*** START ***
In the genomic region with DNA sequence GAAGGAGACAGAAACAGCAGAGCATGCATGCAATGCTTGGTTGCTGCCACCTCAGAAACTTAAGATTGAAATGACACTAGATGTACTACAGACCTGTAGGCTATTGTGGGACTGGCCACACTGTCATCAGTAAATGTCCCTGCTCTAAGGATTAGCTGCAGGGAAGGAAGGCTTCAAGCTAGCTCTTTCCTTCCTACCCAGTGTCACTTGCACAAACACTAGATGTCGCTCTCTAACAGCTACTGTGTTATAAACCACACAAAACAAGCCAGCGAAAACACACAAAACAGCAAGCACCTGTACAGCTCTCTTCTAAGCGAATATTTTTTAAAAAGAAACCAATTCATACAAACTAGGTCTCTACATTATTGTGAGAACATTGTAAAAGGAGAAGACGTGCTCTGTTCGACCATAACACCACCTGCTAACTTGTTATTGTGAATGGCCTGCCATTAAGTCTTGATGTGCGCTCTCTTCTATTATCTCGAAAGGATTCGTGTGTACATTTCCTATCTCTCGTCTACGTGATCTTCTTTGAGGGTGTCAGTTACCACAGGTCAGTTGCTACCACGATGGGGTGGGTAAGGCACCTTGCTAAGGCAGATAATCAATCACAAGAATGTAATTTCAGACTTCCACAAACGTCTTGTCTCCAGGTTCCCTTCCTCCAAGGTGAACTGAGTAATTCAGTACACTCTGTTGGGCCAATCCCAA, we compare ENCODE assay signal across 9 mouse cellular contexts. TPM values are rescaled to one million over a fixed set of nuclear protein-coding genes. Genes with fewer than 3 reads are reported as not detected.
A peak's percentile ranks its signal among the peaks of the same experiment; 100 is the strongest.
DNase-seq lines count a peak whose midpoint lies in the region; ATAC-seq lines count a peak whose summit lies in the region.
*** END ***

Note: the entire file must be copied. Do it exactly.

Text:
In the genomic region with DNA sequence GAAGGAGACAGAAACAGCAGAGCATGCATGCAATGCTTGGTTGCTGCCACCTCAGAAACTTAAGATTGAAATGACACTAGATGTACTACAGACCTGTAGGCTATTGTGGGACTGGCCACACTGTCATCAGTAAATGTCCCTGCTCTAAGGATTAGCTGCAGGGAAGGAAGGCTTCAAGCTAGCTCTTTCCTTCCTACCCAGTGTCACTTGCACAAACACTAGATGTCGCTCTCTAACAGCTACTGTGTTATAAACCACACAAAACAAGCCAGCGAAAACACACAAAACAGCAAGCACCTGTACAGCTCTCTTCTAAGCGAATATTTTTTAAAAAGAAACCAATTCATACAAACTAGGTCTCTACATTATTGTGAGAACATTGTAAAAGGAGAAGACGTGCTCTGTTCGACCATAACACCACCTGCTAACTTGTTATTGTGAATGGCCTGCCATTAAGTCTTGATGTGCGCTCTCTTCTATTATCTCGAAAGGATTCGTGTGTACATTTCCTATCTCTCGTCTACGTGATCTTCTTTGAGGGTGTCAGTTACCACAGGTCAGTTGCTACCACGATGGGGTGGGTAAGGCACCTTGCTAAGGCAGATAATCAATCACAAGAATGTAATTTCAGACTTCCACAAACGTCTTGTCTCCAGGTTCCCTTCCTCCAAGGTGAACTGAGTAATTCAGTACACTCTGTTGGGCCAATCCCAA, we compare ENCODE assay signal across 9 mouse cellular contexts. TPM values are rescaled to one million over a fixed set of nuclear protein-coding genes. Genes with fewer than 3 reads are reported as not detected.
A peak's percentile ranks its signal among the peaks of the same experiment; 100 is the strongest.
DNase-seq lines count a peak whose midpoint lies in the region; ATAC-seq lines count a peak whose summit lies in the region.